Kudumbam  (India) 

Kudumbam, a group located in southern India, is a fierce defender of sustainable agriculture and the environment. On the group´s organic farm, named `Kolunji´, traditional varieties of vegetables and pulses are cultivated by the staff and farmers who come to train there. At the same time, the group manages a microcredit programme through the National Bank for Agriculture and Rural Development. Faced with this crisis, Kudumbam has chosen to provide assistance to the elderly, widows, single women and disabled people who live in the surrounding areas. To do this, 1,500 group leaders from the microcredit programme were invited by Kudumbam to identify vulnerable people in their villages. The latter receive food products and vegetables to help them. The vegetables, distributed on a weekly basis over the next three months, come from motivated Kudumbam borrowers who own small shops and vegetable farms.  In addition, employees at the Kolunji farm distribute vegetables and eggs every day to the elderly and to widows who live in the vicinity of the farm.

Homeworkers Organized for More Employment  (United States) 

Located in Maine, Homeworkers Organized for More Employment (HOME) was preparing to celebrate its 50th anniversary in a few days’ time. Unfortunately, the coronavirus epidemic which has hit the United States hard, has decided otherwise, forcing the group to cease a large part of its work. Normally HOME is teeming with activity. It has 2 stores and runs craft workshops (weaving, ceramics, leather and glass work). The group sells fruit, vegetables and spices, grown on the community’s land, at local markets. The group uses this additional income source to tackle housing problems in the region. At its six centres, the group provides short and long stay accommodation for people facing homelessness. It also enables poor families to gain access to housing by building affordable homes on land jointly owned by the group. HOME also has a kindergarten which cares for the craft workers´ children and it provides classes for its companions in Spanish, writing and painting, helps migrants with paperwork, and donates food to local organisations and poor families.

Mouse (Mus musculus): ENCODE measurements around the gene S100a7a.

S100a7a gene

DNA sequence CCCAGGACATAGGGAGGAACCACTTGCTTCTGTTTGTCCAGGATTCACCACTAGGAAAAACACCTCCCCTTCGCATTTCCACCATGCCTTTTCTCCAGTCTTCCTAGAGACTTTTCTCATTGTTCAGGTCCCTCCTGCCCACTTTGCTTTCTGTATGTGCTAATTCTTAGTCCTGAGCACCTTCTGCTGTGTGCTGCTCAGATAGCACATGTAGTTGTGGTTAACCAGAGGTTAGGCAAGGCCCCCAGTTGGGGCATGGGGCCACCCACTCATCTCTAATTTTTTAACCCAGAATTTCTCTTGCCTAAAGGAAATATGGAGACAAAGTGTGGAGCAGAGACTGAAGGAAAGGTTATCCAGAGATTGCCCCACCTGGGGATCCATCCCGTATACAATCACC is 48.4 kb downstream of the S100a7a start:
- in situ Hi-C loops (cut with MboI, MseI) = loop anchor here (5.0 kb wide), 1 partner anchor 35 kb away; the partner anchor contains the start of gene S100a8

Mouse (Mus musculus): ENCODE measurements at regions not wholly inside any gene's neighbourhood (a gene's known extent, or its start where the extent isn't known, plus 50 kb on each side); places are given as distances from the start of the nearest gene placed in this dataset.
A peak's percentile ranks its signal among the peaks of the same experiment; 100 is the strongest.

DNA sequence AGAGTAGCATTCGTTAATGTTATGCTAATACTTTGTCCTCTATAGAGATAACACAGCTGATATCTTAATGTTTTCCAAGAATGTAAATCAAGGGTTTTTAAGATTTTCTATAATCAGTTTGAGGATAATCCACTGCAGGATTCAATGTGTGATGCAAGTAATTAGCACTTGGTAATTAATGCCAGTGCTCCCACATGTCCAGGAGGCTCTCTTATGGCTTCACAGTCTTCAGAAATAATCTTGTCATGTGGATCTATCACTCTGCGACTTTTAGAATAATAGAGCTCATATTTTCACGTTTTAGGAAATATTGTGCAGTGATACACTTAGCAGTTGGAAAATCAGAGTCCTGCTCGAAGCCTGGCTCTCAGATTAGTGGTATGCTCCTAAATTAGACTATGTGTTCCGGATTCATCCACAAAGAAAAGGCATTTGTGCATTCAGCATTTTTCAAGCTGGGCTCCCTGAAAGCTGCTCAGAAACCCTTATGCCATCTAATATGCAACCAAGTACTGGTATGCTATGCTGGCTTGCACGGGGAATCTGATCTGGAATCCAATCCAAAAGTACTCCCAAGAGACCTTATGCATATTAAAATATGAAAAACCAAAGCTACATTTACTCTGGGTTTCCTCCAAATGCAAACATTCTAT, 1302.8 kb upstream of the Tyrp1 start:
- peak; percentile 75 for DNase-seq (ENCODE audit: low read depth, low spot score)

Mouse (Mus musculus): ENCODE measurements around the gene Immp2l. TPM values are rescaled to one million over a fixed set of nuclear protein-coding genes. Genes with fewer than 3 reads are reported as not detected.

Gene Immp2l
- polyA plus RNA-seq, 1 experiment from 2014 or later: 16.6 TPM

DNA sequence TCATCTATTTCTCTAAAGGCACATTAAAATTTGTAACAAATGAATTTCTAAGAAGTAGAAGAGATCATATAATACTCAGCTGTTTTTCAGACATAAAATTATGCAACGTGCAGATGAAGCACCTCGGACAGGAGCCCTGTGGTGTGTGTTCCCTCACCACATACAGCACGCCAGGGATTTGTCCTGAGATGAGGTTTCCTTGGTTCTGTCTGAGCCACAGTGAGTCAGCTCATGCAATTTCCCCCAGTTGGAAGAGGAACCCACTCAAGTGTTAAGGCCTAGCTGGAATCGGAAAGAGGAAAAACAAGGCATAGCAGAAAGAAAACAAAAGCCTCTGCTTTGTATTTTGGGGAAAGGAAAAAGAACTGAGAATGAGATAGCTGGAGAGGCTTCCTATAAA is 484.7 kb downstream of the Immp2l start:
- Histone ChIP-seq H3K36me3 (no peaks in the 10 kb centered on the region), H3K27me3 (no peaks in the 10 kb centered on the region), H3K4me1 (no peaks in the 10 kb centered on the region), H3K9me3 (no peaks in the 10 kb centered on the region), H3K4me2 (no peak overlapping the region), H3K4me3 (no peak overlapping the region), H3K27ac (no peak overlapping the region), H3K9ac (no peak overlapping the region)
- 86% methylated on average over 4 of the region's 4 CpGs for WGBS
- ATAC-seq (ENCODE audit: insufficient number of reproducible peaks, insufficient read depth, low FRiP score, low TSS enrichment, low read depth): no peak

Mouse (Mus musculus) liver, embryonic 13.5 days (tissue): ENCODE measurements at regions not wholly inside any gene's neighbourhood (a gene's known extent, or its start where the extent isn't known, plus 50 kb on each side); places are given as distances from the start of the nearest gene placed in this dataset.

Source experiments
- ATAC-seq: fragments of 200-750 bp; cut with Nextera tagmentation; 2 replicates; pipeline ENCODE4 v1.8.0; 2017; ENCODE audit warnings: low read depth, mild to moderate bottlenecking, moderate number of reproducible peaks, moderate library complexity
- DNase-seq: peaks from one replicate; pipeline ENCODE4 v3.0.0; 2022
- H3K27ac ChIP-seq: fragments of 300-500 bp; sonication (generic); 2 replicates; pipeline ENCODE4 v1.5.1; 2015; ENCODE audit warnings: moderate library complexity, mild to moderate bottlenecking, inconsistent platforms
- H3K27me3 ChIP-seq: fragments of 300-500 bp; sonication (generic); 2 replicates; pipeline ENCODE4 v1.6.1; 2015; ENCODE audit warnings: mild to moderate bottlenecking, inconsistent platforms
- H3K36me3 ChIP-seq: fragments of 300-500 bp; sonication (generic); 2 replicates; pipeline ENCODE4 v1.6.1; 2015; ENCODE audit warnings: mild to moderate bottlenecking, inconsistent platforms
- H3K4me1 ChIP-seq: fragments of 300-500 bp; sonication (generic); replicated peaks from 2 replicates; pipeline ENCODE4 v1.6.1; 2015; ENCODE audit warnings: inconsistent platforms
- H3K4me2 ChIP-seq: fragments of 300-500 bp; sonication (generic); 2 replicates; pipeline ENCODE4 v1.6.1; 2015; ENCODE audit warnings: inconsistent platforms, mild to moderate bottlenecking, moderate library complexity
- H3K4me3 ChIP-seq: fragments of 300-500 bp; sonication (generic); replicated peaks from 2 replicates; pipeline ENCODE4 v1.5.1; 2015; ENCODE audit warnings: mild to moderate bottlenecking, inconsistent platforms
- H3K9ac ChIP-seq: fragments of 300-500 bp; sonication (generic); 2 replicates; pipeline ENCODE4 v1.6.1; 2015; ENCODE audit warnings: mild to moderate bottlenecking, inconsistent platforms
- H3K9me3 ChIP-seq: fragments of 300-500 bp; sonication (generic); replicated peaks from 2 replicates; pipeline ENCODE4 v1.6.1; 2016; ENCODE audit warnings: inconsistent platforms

Today HOME is being very careful: the community has closed its doors to the public and has had to send most of its employees home. Only the homeless shelter remains open and they continue to distribute food. “On a daily basis HOME is used to providing help to a large number of people, but now there are many whom we can no longer support like we used to due to the situation. It’s difficult for us, but we must prioritise the families in our homeless shelter. In every way imaginable, we must unite to be strong for the weakest among us. If we can be strong for those who are not, we may be able to weather this storm”, says Rosalani Moore, National Manager for the United States. Our strength lies in our movement, we must not lose hope. We owe it to all those people that Emmaus supports!